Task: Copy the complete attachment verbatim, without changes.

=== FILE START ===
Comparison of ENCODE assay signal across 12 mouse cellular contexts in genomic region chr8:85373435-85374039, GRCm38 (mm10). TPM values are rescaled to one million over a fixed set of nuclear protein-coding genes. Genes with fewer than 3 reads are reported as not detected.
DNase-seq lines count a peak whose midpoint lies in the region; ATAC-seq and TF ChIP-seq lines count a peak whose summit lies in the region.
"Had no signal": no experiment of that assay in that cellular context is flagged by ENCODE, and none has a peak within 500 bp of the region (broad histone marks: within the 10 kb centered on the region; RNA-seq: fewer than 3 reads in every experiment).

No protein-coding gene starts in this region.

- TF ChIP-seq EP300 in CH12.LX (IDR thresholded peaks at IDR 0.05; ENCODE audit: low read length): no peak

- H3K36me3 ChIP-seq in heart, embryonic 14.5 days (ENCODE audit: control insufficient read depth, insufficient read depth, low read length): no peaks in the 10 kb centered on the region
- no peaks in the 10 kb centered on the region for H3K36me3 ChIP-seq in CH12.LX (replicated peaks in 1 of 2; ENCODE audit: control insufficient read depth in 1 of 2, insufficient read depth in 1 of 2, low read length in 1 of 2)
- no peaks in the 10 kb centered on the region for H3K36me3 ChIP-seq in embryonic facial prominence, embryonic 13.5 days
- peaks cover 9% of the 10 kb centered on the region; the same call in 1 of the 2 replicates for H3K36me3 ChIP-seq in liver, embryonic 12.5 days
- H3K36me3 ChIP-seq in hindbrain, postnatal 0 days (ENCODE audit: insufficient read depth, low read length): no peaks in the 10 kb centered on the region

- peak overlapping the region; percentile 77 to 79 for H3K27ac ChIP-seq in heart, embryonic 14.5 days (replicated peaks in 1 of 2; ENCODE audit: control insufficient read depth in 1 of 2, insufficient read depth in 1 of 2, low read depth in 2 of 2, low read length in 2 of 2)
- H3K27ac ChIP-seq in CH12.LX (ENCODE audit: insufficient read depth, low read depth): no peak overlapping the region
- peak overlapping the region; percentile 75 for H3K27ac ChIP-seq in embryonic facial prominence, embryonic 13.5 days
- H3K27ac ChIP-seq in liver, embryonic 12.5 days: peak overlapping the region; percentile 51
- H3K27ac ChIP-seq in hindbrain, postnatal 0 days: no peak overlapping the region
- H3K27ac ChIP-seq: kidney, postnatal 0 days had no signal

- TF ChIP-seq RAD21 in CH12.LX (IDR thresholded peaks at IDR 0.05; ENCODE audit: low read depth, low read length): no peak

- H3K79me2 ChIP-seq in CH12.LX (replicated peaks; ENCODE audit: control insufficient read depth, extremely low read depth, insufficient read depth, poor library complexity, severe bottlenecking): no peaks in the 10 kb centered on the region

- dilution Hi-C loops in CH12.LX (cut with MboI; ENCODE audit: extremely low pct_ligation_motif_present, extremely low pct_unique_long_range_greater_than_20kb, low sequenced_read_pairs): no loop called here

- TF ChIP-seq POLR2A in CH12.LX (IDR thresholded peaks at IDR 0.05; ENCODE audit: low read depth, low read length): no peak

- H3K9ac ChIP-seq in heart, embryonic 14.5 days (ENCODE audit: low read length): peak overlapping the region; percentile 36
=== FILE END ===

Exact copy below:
Comparison of ENCODE assay signal across 12 mouse cellular contexts in genomic region chr8:85373435-85374039, GRCm38 (mm10). TPM values are rescaled to one million over a fixed set of nuclear protein-coding genes. Genes with fewer than 3 reads are reported as not detected.
DNase-seq lines count a peak whose midpoint lies in the region; ATAC-seq and TF ChIP-seq lines count a peak whose summit lies in the region.
"Had no signal": no experiment of that assay in that cellular context is flagged by ENCODE, and none has a peak within 500 bp of the region (broad histone marks: within the 10 kb centered on the region; RNA-seq: fewer than 3 reads in every experiment).

No protein-coding gene starts in this region.

- TF ChIP-seq EP300 in CH12.LX (IDR thresholded peaks at IDR 0.05; ENCODE audit: low read length): no peak

- H3K36me3 ChIP-seq in heart, embryonic 14.5 days (ENCODE audit: control insufficient read depth, insufficient read depth, low read length): no peaks in the 10 kb centered on the region
- no peaks in the 10 kb centered on the region for H3K36me3 ChIP-seq in CH12.LX (replicated peaks in 1 of 2; ENCODE audit: control insufficient read depth in 1 of 2, insufficient read depth in 1 of 2, low read length in 1 of 2)
- no peaks in the 10 kb centered on the region for H3K36me3 ChIP-seq in embryonic facial prominence, embryonic 13.5 days
- peaks cover 9% of the 10 kb centered on the region; the same call in 1 of the 2 replicates for H3K36me3 ChIP-seq in liver, embryonic 12.5 days
- H3K36me3 ChIP-seq in hindbrain, postnatal 0 days (ENCODE audit: insufficient read depth, low read length): no peaks in the 10 kb centered on the region

- peak overlapping the region; percentile 77 to 79 for H3K27ac ChIP-seq in heart, embryonic 14.5 days (replicated peaks in 1 of 2; ENCODE audit: control insufficient read depth in 1 of 2, insufficient read depth in 1 of 2, low read depth in 2 of 2, low read length in 2 of 2)
- H3K27ac ChIP-seq in CH12.LX (ENCODE audit: insufficient read depth, low read depth): no peak overlapping the region
- peak overlapping the region; percentile 75 for H3K27ac ChIP-seq in embryonic facial prominence, embryonic 13.5 days
- H3K27ac ChIP-seq in liver, embryonic 12.5 days: peak overlapping the region; percentile 51
- H3K27ac ChIP-seq in hindbrain, postnatal 0 days: no peak overlapping the region
- H3K27ac ChIP-seq: kidney, postnatal 0 days had no signal

- TF ChIP-seq RAD21 in CH12.LX (IDR thresholded peaks at IDR 0.05; ENCODE audit: low read depth, low read length): no peak

- H3K79me2 ChIP-seq in CH12.LX (replicated peaks; ENCODE audit: control insufficient read depth, extremely low read depth, insufficient read depth, poor library complexity, severe bottlenecking): no peaks in the 10 kb centered on the region

- dilution Hi-C loops in CH12.LX (cut with MboI; ENCODE audit: extremely low pct_ligation_motif_present, extremely low pct_unique_long_range_greater_than_20kb, low sequenced_read_pairs): no loop called here

- TF ChIP-seq POLR2A in CH12.LX (IDR thresholded peaks at IDR 0.05; ENCODE audit: low read depth, low read length): no peak

- H3K9ac ChIP-seq in heart, embryonic 14.5 days (ENCODE audit: low read length): peak overlapping the region; percentile 36